When Jonathon Biggins takes to the stage as Paul Keating, the audience is instantly drawn to his likeness, his swagger, and his schtick.
Five minutes in and we wonder, while laughing, whether this barrage of comedic quips means this show will be all tip and no iceberg.
It’s not. Instead, Biggins does us slowly as he becomes Keating and draws us into an intimate evening audience with the former PM at home in his study-cum-living room.
This show is sheer perfection and, because it’s scripted, it’s glorious.
Biggins, who wrote and who stars in this show, has distilled the essence of Keating with its rough-diamond mix of ego, humility, drive, vision, and humour.
On a set adorned with artwork and fine accoutrements, a story unfolds of a man whose ambition is supported and aided by a curiosity that needs to know how things work so that outcomes can be maximised.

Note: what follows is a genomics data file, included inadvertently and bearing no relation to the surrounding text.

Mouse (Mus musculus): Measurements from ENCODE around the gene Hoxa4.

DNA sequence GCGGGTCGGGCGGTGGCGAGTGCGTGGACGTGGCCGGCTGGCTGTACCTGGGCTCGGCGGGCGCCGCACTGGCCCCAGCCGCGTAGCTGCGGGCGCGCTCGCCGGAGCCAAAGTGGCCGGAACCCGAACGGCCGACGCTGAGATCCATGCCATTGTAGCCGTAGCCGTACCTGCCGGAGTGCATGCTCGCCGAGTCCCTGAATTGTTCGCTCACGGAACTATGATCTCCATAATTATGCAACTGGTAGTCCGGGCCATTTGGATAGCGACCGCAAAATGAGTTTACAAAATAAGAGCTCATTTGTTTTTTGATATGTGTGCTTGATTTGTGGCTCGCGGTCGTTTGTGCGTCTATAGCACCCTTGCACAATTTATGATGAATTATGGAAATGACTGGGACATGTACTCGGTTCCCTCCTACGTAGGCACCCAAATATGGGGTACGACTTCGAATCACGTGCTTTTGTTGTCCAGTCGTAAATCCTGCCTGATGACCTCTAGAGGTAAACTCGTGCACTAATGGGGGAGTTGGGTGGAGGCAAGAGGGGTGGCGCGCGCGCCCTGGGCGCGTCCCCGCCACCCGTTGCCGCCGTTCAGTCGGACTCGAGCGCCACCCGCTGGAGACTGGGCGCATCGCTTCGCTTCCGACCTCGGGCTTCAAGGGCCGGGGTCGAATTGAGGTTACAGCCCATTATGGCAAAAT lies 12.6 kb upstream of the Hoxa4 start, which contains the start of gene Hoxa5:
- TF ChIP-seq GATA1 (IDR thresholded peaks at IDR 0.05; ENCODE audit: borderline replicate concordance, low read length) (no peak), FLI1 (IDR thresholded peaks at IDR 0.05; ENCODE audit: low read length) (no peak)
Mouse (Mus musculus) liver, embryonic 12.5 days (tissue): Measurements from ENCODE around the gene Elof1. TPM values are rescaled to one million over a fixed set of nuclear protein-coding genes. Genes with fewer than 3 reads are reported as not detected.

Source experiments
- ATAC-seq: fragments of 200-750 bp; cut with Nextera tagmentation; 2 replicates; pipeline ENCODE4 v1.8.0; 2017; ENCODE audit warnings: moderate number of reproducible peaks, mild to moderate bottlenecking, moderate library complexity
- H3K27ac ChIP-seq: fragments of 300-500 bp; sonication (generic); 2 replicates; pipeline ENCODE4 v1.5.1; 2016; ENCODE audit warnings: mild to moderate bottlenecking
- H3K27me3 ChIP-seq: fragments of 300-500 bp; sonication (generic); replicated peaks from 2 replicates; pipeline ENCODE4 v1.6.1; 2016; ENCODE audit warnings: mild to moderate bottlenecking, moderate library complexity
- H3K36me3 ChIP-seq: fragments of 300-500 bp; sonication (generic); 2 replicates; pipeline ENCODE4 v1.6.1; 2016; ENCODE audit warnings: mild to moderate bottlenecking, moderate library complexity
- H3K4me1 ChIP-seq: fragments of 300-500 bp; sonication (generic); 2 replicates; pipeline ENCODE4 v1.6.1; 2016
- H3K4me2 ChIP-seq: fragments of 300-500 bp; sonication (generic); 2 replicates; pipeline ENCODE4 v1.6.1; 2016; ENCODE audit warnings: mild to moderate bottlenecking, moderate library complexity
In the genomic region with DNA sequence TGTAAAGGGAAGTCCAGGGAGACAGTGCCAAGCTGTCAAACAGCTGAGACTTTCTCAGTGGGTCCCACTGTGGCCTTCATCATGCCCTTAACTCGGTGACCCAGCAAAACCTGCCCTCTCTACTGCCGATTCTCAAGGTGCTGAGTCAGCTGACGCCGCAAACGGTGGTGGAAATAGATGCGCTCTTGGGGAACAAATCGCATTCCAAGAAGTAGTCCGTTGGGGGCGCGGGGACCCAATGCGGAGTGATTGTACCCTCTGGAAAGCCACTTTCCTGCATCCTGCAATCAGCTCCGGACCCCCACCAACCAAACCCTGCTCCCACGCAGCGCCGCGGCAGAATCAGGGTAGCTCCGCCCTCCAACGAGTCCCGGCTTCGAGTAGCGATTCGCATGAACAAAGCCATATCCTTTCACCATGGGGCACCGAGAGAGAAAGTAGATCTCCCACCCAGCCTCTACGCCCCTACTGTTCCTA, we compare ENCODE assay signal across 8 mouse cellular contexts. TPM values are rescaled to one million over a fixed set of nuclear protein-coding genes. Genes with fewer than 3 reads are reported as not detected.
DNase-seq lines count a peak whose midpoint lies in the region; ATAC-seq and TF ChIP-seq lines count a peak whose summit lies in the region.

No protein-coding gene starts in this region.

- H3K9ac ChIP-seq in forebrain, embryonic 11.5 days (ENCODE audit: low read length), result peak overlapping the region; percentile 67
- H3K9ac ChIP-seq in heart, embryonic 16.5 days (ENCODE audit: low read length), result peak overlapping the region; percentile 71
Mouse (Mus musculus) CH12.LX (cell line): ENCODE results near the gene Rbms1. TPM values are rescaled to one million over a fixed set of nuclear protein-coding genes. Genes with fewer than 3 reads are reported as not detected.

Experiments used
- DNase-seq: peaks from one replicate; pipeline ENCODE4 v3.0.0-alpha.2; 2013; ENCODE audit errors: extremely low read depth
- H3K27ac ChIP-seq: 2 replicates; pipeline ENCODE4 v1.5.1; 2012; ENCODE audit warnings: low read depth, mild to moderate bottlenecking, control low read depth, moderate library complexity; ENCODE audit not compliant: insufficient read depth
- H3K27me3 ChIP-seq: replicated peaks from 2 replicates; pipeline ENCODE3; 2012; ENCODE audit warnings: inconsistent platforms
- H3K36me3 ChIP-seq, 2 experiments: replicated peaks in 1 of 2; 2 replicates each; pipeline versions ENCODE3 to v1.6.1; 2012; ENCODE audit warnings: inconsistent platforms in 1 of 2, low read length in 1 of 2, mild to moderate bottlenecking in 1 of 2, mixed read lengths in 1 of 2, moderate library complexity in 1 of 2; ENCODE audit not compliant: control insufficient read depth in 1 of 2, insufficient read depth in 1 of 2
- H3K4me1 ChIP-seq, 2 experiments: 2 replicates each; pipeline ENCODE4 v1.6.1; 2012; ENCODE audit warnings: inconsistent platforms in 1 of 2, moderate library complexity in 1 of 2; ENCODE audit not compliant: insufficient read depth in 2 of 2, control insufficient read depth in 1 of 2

With the aid of an old-style slideshow, Biggins’ Keating treats us to a telling of the story of the man, the Labor Party, and Australian politics, with perfectly modulated pace seasoned with searing (and sometimes poignant) insights.
This show not only entertains with guffaw-producing observations and barbs, but it fuels anger and dissatisfaction with the uninspiring swill who have passed the baton of political leadership in this country for the past two decades, both here and in other Western democracies.
As one of Keating’s mentors told him early one, there are no degrees in power; you have to apply yourself to learning the ways of the machine.
And it would seem that Keating did take that lesson to heart and, as a result, held sway as our Treasurer and then our 24th Prime Minister through most of the 80s and 90s.
The Gospel According To Paul is a great testament to one of our most influential political leaders as well as being a ripper of a night out.